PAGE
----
Panelists at a Sept. 14 luncheon at UW-Milwaukee diverged on whether Gov. Scott Walker is vulnerable in 2018 but agreed U.S. Sen. Tammy Baldwin enters her re-election bid in a strong position.

Republican strategist Mark Graul, of the Arena Strategy Group, said Walker will be able to point to things such as increased education funding, lower property taxes and the UW tuition freeze that appeal to voters across the political spectrum.

“I think his hand is as strong as it’s ever been as he goes into re-election,” Graul said at the luncheon at UW-Milwaukee.

He’ll also be able to point to the Foxconn deal.

“We have an opportunity with Foxconn to bring an entirely new manufacturing sector to our state that could be transformational,” Graul said. “What we know is Gov. Walker and governors across the country competed to get those jobs here. He won. That gives him a strong hand going into re-election.”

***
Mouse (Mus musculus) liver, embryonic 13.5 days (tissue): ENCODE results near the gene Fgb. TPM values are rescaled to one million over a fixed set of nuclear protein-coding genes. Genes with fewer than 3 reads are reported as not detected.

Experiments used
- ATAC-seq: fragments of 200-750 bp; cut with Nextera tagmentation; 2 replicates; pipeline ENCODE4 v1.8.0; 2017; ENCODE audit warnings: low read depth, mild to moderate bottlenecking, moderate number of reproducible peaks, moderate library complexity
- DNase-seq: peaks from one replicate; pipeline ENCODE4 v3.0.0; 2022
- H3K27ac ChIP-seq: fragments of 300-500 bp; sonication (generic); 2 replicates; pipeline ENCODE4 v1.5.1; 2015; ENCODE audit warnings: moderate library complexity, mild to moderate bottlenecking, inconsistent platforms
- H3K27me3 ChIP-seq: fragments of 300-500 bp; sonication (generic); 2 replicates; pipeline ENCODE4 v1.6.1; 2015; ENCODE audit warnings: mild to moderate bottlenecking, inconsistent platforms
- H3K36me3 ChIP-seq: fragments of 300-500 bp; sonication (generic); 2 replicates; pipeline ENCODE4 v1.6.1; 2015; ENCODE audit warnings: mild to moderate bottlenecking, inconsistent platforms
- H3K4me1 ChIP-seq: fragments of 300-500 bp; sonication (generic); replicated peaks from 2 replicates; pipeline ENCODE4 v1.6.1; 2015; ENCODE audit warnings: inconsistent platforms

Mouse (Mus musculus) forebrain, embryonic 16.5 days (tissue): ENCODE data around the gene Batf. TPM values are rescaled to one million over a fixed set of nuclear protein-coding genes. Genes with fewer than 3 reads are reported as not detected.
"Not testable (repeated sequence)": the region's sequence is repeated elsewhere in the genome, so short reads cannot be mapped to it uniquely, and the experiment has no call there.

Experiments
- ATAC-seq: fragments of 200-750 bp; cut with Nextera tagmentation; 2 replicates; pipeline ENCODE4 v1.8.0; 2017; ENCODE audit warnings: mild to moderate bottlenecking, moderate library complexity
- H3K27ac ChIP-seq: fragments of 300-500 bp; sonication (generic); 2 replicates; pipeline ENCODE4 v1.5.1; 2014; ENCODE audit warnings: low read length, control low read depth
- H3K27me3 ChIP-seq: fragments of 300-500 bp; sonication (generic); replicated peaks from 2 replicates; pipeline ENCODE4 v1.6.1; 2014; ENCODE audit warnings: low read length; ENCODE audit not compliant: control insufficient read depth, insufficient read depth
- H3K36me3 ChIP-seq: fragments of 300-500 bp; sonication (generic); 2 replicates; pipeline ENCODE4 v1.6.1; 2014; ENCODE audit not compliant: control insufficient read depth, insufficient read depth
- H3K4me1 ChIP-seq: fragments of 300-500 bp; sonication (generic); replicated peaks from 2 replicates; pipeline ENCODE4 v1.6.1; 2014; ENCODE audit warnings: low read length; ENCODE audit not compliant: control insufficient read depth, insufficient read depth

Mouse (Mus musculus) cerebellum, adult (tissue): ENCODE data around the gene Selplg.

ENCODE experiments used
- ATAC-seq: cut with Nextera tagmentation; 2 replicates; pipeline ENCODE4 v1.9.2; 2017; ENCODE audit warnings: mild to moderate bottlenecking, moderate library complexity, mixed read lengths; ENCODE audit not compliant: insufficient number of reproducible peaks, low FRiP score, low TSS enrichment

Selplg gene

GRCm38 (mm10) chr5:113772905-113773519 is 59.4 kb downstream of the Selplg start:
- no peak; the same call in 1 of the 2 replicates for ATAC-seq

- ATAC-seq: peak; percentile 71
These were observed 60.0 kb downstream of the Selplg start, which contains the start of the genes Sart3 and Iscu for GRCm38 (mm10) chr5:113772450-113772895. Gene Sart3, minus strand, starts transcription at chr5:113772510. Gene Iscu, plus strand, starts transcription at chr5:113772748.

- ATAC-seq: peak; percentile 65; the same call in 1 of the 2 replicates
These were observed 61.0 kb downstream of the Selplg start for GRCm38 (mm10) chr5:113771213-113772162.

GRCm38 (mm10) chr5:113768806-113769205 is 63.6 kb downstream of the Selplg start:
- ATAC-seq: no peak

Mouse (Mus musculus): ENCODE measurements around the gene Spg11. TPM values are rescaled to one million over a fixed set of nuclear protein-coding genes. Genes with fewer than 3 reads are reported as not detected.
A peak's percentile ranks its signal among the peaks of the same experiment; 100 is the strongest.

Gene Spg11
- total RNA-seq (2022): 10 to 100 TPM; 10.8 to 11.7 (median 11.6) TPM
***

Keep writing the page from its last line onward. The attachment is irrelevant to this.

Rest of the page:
RightWisconsin Editor James Wigderson concurred, noting with the boost in education funding in the state budget, Walker and state Republicans have addressed a key vulnerability.

“That was the one thing when you look at the last election cycle that Republicans were vulnerable on,” Wigderson said. “Now they’ve addressed that issue.”

He also said the Foxconn deal will allow Walker to gain support in traditionally Democratic areas in Kenosha and Racine. With the Dem primary field opposed to the $3 billion subsidy package, Wigderson said Dems are running against economic development and growth.

“I just can’t imagine why the Democrats, except for those in Madison, seem to think that this is going to be a winning issue for them,” Wigderson said.

Democratic pollster Paul Maslin of FM3 Research pointed to several areas he said makes Walker vulnerable, such as transportation funding and a feeling among portions of the electorate that they haven’t benefited from Walker’s policies.